• Choose Cache Policy as “Custom-managed-Cache-Policy”, this is the one we created at the time of Default Distribution creation time.
  • Now for the “origin Request Policy” click on “Create a new policy”
  • A new window will appear, from there create a new policy named ” Custom-header-Passed-NoCache”
  • Select “All headers” from header field
  • Select “All” from “Cookies” and “Query String”
  • Save the policy and go back to the “create behaviour” windows and click  refresh button next to the “origin Request policy”
  • Choose our newly created policy.
  • Choose “Smooth Streaming” and “Restrict Viewer Access(Use Signed URLs or Signed Cookies) as “No”
  • Choose ” Compress Objects Automatically” as “Yes”.
  • Leave other settings as it is and Save it.

  • Repeat the above steps for each url path pattern. Once completed, the behaviour tab will look like below.

By doing that we exclude above WordPress related urls from cached by cloudfront. We don’t need our wp-admin area and other links mentioned above to be cached by cloudfront because caching above url patterns will cause issues to the proper working of a WordPress website.

Finally, once we done the cloudfront setup,go to our DNS section and create a CNAME pointing or at your CloudFront Distribution DNS endpoint. Also don’t forget to delete the existing DNS A records from making conflicts.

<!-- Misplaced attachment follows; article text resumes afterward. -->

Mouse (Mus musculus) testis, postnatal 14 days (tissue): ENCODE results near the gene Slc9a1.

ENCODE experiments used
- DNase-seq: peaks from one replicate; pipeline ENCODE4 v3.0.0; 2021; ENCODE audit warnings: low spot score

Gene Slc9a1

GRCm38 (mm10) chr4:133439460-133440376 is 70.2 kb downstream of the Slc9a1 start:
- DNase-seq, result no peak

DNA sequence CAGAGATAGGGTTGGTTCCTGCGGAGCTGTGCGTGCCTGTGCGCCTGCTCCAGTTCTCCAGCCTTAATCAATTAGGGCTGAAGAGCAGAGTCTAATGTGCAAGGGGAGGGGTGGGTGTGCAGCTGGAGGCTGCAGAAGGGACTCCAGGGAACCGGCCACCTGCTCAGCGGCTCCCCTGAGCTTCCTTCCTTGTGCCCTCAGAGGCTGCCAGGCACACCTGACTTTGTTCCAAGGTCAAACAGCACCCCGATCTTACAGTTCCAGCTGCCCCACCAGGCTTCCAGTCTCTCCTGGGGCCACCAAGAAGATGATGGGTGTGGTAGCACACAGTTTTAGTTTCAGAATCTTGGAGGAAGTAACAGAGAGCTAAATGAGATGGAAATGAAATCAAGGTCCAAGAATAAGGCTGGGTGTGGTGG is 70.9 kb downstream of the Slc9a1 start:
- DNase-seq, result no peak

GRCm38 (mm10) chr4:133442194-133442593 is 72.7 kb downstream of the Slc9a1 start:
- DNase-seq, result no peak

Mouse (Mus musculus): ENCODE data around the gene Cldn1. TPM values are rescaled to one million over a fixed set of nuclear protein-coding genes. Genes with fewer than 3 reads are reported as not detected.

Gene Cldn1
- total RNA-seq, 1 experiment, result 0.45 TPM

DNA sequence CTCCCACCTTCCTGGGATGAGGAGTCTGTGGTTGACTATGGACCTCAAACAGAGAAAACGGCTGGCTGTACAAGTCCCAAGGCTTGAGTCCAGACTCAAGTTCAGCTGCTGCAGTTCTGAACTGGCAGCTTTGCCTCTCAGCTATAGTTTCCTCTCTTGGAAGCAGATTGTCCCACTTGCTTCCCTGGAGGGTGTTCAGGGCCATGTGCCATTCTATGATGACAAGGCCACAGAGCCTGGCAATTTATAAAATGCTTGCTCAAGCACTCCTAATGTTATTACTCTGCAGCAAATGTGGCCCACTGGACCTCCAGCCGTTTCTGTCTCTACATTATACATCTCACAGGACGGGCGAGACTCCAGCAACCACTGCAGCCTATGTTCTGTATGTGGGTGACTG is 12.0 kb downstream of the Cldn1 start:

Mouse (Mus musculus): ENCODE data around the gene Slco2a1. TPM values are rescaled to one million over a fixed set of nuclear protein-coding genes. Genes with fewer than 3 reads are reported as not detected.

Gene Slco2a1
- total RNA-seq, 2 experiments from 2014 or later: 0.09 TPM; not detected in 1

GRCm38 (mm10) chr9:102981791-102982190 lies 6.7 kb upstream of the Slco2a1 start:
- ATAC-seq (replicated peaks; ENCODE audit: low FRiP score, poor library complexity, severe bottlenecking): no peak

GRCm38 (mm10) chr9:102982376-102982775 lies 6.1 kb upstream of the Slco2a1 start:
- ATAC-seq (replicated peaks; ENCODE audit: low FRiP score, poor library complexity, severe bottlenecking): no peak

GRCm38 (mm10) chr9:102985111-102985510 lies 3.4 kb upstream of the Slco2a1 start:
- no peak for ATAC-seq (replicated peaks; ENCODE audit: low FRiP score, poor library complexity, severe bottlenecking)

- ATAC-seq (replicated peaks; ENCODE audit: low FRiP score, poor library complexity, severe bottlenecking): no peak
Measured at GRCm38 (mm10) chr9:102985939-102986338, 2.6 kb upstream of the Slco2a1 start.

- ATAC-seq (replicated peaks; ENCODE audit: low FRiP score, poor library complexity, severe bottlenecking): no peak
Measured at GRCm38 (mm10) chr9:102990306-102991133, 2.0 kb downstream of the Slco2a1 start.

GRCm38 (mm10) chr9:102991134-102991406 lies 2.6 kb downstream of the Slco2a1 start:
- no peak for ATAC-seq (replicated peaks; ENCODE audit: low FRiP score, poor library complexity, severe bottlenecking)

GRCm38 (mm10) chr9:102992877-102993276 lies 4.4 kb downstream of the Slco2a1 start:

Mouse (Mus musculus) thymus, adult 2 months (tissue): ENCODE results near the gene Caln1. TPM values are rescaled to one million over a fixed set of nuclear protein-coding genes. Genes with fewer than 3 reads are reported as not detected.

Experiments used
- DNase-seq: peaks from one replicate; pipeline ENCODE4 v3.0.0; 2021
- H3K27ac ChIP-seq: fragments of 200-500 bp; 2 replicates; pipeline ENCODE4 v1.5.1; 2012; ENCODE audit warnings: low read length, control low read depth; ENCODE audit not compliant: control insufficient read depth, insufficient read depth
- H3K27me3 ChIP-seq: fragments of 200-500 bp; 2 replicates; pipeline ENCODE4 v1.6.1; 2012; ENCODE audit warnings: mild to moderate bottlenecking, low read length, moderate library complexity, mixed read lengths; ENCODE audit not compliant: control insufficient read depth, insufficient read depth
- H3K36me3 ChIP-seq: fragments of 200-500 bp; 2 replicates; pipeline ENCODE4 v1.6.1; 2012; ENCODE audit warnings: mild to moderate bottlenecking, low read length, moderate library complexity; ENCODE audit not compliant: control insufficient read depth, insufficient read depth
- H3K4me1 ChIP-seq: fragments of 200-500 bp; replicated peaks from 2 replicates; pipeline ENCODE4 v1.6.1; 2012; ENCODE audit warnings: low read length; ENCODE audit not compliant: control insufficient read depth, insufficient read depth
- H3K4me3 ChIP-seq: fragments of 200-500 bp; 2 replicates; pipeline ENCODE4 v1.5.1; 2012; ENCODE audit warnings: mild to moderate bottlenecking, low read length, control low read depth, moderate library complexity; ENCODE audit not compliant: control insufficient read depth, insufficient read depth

If you are using Route53 as your DNS zone manager. If try to change the record type as CNAME for existing DNS A record type and input the CloudFront Distribution DNS endpoint name. We will get below error.

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In order to fix this, We need to choose the Record Type as ” Alias to Cloud Distribution” and then gave the CloudFront Distribution DNS endpoint name. The CloudFront Distribution Domain name is the one we need to use at CNAME record. Usually it will look like

Wait for completing the DNS propagation and if we test the domain using curl, we can see “Server: CloudFront”.

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Use WordPress Cache Plugin

Now lets proceed with the Use of a Cache Plugin that support CloudFront. When we use WordPress plugin related to CloudFront for site acceleration, the plugin uses a subdomain, also known as an alternate domain name or CNAME, to send your website’s traffic through CloudFront.

Without this plugin, all the traffic of your website’s viewers goes to the server that hosts your WordPress website. So lets get started. Lets use a Plugin named W3TC.

Setting Up W3TC

  • Log in to the WordPress administration panel.
  • Browse to the “Plugins” menu page and ensure that the “W3 Total Cache” plugin is installed. If not install it.
  • Activate the plugin by clicking the “Activate” link.
  • Browse to the “Performance -> General Settings” page.
  • In the “CDN” section, enable “CDN” and set the “CDN Type” field to “Generic Mirron”. Click the “Save Settings and Purge Caches” button.
  • Browse to the “Performance -> CDN” page.
  • In the “Configuration: Objects” section
  • In the “Replace Sites Hostname” filed with your own domain name. Click On “Test Mirror” Button and Make sure we get Passed message. Save the settings.

This Concludes the Setup of CloudFront with a WordPress Website. Leave your thoughts at at below comment box.